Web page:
Photo by Colleen Morgan / CCBY

In the farthest eastern depths of the Mediterranean Basin, where the scrub-dressed Turquoise Coast of Turkey gives way to the sun-scorched beaches of the Levant, you'll discover the so-called Maiden's Castle clinging like a limpet to its very own island. Another creation of the Byzantine Empire, it is steeped in enthralling legends of princesses and poisonous snakes. If you're thinking about carrying on your travels through Turkey after leaving the YachtLife Med, this could just be the perfect addition to the itinerary!

Château d'If, France

Photo by Darius Huntly / CCBY

Crack out your copy of The Count of Monte Cristo for a visit to this truly striking castle that pokes out from the rolling blue of the Mediterranean just off the French Riviera. It was here that Dumas wrote about the travails of one Edmond Dantès in his famous 1844 work, and it's also the reason so many people make the boat trip across to the dank dungeons and towers from neighboring Marseille.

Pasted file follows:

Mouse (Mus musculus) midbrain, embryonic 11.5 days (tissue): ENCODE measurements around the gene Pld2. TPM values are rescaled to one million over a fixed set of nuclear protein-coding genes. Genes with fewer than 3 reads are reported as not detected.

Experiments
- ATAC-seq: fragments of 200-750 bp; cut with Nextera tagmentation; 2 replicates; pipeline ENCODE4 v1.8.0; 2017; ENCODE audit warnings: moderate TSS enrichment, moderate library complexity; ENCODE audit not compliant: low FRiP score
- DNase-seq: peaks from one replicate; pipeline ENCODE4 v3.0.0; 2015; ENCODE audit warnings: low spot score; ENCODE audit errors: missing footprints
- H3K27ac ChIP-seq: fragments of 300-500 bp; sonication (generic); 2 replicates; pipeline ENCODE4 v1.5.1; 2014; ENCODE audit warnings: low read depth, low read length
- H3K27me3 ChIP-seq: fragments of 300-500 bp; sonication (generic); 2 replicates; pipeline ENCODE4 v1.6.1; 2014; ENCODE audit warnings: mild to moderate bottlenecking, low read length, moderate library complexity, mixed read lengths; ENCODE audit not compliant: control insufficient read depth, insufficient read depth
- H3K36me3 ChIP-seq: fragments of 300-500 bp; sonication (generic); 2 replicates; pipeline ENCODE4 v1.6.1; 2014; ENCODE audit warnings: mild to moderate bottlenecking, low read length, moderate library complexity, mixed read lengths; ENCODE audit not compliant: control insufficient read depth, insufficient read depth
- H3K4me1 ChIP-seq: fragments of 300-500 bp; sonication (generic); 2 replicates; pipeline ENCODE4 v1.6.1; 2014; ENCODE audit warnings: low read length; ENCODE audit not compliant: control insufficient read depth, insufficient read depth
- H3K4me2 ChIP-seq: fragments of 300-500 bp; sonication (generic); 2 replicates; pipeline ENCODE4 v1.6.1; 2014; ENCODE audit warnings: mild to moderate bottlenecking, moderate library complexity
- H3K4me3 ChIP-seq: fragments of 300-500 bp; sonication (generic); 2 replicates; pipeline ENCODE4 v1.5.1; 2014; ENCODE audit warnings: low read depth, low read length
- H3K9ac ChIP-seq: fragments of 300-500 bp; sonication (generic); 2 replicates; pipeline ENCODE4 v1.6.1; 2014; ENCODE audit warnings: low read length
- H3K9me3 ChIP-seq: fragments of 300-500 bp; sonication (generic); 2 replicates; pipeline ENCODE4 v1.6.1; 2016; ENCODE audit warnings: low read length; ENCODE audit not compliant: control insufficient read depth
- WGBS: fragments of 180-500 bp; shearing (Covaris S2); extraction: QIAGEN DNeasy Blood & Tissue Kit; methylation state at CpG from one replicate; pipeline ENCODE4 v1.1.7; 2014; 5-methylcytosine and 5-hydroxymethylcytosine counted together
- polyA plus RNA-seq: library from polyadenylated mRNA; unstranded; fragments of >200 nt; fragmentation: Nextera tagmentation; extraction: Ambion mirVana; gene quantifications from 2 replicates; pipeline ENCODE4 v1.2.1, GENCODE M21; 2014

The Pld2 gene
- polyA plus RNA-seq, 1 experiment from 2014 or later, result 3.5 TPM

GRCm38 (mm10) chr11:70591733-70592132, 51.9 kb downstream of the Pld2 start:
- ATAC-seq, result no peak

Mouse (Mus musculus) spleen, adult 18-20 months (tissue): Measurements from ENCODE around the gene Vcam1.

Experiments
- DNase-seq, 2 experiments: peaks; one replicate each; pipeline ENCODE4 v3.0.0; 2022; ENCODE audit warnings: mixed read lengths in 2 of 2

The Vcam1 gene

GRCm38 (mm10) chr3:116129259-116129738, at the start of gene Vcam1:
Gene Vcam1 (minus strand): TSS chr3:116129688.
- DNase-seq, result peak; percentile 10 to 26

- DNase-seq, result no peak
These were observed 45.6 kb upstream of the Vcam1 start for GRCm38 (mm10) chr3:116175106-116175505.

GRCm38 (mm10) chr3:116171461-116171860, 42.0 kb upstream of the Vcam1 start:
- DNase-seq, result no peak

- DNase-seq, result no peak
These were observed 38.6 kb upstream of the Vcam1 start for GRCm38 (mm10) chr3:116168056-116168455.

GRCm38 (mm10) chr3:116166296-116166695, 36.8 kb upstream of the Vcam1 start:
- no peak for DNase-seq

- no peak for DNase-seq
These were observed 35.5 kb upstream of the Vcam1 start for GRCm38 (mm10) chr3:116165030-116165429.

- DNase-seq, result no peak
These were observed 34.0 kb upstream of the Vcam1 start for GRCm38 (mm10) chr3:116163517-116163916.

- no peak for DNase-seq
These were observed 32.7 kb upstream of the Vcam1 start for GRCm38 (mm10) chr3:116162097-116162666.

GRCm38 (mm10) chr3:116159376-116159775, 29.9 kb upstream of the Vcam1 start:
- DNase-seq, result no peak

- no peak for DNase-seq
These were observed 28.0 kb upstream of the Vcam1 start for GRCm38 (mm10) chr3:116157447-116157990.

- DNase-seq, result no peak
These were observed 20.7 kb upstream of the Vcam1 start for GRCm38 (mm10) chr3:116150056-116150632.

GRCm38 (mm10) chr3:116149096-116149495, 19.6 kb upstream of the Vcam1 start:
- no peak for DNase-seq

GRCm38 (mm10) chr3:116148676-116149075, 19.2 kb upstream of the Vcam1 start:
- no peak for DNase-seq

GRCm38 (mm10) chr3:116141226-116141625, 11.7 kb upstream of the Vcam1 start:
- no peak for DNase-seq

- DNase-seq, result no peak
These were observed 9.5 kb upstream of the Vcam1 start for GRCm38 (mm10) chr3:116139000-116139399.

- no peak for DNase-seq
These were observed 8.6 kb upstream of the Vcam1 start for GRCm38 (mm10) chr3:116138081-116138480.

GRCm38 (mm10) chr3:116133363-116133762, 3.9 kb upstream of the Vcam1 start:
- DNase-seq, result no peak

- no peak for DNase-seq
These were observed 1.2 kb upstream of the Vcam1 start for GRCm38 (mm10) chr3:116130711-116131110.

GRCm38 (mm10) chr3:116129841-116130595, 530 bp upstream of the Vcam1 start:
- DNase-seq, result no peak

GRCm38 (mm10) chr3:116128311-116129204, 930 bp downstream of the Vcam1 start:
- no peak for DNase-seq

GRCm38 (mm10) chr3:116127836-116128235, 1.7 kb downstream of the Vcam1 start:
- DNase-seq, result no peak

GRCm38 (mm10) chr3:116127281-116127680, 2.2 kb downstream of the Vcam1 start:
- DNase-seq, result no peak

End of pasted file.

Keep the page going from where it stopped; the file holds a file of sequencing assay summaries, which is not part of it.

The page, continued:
Alanya Castle, Turkey

Photo by Allie Caulfield / CCBY

There's something truly breathtaking about the way the winding fortification walls of Alanya Castle meld with the turquoise-blue hues of the Mediterranean Sea beneath it. Built under Seljuk rule, it's one of the rare citadels in this part of the world that doesn't owe its existence to the Byzantines or the Ottomans. Once you've made it inside the grounds, you can find oodles of crumbling churches and pine-studded gardens, not to mention awesome views over the city of Alanya and the Cilician Mountains in the distance.

Kotor Fortress, Montenegro

Photo by Dennis Jarvis / CCBY

Anyone who's sailed into the mountain-shrouded Bay of Kotor and wondered upwards at the winding, weaving fortifications of Kotor town will tell you that they are surely some of the most dramatic on the whole Med. There's a reason for that. Castle building here is thought to have started way back in the 6th century AD, while further keeps, turrets and gatehouses were added in following centuries by the Venetians, Ottomans, Habsburgs, and others. Today, you can scale the walls all the way to the top of the mountain above the Kotor old town, where sweeping panoramas of the Dinaric Alps and the sparkling Adriatic unfold.